Circular Supply Chains – identifying and allocating legal risks (CirCus)
A transition to a circular economy has become an important policy goal. CirCus analyses the extent to which the concept of circularity affects the legal distribution of risks in the supply chains and whether circular supply chains call for new liability standards and new collaborative contract models.
Liability standards and contracts are fundamental building blocks for the distribution of risks in supply chains. However, current liability and contract law reflect in their most basic principles not a circular, but a linear reality. In a circular contract law, courts will be challenged when applying basic quality and product safety concepts as ‘fitness for purpose’ and ‘legitimate expectations’ because of the multipurpose nature of the products on the market. Finally, the idea of the circular supply chain challenges the most basic understanding in contract and liability law of clearly separated risks spheres between the parties as long term collaboration and transparency between the parties will increasingly become necessary in order to understand the needs of the entire chain. CirCus focuses on the described challenges in three case studies.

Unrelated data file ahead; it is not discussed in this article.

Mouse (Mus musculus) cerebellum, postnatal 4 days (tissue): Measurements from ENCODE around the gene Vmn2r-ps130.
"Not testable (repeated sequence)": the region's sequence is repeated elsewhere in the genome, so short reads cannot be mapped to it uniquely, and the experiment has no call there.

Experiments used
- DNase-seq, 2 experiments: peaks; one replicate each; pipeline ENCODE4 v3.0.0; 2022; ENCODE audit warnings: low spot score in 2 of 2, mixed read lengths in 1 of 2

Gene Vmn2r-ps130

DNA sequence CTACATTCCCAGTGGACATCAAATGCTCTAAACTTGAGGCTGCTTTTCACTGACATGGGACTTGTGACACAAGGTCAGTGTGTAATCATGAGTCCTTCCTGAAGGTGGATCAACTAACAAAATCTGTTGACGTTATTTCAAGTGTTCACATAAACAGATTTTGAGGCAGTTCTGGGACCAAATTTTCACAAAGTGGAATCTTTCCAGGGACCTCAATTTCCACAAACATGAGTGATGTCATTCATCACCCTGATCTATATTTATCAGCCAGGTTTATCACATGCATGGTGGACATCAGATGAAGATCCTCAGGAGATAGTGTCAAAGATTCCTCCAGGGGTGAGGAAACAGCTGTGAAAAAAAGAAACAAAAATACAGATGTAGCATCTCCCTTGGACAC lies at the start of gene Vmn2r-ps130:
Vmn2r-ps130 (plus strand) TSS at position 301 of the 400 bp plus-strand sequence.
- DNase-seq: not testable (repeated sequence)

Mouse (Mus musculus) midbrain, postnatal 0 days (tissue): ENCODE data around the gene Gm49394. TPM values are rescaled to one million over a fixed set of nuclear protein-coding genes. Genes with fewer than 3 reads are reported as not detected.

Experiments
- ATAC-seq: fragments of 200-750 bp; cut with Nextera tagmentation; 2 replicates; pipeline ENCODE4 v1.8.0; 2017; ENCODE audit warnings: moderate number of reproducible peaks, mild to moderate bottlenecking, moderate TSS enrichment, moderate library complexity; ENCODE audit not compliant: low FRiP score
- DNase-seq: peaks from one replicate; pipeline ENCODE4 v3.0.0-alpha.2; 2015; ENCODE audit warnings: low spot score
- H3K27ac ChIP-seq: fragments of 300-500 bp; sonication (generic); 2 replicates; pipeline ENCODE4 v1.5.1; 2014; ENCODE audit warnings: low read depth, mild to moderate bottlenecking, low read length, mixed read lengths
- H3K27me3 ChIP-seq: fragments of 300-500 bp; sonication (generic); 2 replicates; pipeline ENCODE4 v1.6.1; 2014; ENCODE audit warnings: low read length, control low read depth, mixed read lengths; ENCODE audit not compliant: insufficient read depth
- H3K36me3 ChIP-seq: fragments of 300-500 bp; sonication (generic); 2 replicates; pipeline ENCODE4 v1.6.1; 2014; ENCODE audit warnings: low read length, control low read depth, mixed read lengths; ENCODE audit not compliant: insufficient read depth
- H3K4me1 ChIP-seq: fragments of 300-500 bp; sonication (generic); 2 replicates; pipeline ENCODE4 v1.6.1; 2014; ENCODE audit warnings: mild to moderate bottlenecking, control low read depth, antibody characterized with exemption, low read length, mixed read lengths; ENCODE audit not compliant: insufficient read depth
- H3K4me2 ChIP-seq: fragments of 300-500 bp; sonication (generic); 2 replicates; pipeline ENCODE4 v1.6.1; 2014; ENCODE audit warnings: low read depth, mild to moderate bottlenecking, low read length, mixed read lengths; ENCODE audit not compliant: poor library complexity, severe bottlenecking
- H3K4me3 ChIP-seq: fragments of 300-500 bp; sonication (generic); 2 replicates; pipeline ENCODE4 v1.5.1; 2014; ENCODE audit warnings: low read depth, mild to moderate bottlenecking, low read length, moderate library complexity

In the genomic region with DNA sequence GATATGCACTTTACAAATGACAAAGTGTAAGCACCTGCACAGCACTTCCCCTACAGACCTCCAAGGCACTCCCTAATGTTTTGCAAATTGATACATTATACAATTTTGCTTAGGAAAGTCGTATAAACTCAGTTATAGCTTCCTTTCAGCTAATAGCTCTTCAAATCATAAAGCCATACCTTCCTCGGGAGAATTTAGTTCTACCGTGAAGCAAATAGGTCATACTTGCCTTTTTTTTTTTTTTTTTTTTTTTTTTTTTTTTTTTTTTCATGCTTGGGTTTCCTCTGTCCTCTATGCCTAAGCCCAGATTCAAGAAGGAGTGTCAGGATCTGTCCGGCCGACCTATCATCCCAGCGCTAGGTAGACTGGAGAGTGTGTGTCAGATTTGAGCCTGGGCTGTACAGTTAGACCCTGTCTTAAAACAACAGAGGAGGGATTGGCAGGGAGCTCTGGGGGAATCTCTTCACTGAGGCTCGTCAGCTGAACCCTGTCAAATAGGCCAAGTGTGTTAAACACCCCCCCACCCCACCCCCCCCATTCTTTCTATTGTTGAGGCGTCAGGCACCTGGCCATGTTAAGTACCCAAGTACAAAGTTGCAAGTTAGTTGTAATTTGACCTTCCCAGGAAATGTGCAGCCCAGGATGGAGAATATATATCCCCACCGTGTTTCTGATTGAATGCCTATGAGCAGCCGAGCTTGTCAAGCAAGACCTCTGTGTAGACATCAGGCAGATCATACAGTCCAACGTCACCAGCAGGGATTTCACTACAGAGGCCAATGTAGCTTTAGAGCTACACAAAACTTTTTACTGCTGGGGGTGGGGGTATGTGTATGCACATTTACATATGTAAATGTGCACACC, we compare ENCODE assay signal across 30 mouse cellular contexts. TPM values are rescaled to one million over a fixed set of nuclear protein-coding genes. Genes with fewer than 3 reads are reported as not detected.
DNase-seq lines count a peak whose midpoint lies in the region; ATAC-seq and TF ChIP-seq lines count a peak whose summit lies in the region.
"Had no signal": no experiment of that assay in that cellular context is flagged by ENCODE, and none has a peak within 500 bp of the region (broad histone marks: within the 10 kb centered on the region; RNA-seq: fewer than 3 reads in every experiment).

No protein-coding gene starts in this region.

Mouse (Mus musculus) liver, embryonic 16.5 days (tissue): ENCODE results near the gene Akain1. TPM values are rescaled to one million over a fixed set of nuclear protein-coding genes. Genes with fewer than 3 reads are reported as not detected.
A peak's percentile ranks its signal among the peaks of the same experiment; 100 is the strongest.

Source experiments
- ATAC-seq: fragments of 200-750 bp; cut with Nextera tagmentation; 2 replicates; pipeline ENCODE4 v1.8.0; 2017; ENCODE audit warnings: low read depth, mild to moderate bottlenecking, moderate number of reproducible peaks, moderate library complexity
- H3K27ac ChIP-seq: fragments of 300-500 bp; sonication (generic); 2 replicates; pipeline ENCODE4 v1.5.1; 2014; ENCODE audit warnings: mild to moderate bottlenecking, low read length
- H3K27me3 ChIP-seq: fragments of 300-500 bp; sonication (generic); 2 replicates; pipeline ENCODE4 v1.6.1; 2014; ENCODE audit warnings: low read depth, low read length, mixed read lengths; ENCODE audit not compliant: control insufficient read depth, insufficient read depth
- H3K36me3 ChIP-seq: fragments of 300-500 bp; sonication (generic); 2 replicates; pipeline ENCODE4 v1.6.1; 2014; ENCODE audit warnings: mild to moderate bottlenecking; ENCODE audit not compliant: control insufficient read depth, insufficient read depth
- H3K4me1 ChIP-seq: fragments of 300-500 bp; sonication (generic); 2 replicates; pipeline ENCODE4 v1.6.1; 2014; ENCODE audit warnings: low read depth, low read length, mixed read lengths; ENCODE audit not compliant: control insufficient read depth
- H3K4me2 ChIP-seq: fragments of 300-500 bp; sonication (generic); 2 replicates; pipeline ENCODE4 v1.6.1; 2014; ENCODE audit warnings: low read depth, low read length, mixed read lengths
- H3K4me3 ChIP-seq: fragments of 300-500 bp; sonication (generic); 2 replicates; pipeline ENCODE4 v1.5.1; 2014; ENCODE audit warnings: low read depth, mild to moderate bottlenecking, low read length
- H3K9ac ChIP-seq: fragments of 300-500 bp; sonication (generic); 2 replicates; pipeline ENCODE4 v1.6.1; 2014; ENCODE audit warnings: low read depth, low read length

PI Director of centre, professor
Vibe Garf Ulfbeck
Faculty of Law
University of Copenhagen
South Campus, Building: 6B.3.64
Karen Blixens Plads 16
DK-2300 Copenhagen S
Phone: (45) 35 32 31 48